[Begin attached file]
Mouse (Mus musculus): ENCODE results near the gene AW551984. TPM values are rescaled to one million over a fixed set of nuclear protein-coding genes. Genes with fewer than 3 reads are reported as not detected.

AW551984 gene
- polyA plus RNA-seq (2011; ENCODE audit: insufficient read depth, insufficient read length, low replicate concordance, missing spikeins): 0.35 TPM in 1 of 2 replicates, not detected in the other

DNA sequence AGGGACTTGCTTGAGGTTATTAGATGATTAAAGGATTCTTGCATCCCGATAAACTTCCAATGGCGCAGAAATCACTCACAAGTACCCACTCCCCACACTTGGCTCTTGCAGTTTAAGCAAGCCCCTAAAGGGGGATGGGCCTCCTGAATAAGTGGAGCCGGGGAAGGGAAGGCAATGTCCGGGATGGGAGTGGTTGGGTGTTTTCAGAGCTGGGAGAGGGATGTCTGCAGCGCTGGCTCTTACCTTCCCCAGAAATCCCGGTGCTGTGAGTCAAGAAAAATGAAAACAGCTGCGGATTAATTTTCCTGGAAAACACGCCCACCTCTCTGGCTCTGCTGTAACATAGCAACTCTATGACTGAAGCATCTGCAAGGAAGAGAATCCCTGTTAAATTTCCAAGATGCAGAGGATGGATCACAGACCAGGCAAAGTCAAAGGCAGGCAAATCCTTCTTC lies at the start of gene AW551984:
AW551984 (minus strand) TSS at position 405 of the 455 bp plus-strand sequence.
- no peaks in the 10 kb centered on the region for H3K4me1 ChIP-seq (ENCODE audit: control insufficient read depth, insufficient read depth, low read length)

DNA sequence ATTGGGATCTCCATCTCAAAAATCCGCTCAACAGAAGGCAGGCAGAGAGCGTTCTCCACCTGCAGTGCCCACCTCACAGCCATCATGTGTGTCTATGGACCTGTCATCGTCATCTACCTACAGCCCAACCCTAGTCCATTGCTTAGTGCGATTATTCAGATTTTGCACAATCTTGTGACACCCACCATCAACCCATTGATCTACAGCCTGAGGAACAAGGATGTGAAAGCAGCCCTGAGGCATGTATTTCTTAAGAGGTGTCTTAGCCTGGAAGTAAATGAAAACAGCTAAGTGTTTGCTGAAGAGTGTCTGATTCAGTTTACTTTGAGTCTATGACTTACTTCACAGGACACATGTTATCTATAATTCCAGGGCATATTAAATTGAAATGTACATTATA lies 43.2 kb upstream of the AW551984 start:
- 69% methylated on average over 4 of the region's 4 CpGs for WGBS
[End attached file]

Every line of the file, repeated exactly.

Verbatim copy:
Mouse (Mus musculus): ENCODE results near the gene AW551984. TPM values are rescaled to one million over a fixed set of nuclear protein-coding genes. Genes with fewer than 3 reads are reported as not detected.

AW551984 gene
- polyA plus RNA-seq (2011; ENCODE audit: insufficient read depth, insufficient read length, low replicate concordance, missing spikeins): 0.35 TPM in 1 of 2 replicates, not detected in the other

DNA sequence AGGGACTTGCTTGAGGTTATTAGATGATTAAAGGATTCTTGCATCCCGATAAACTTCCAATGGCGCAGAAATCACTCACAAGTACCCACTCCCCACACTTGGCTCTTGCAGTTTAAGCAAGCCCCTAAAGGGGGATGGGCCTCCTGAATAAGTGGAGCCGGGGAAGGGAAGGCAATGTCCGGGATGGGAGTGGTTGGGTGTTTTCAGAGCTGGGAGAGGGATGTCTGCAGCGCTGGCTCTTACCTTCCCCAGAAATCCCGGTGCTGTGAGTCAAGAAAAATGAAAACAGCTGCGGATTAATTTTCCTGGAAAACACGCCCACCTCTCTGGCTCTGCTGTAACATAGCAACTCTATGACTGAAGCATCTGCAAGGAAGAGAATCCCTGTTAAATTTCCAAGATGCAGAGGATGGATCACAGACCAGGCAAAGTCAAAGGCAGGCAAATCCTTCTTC lies at the start of gene AW551984:
AW551984 (minus strand) TSS at position 405 of the 455 bp plus-strand sequence.
- no peaks in the 10 kb centered on the region for H3K4me1 ChIP-seq (ENCODE audit: control insufficient read depth, insufficient read depth, low read length)

DNA sequence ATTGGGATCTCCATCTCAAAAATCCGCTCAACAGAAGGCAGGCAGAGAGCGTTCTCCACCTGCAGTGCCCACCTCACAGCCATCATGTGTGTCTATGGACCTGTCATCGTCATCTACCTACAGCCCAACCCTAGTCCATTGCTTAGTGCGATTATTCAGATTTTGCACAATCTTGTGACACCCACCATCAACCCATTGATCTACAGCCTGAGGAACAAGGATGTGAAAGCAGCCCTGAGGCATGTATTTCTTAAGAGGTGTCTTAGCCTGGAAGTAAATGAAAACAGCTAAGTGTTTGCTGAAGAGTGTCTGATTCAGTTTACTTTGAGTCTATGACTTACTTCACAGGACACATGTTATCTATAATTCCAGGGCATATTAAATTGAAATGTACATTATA lies 43.2 kb upstream of the AW551984 start:
- 69% methylated on average over 4 of the region's 4 CpGs for WGBS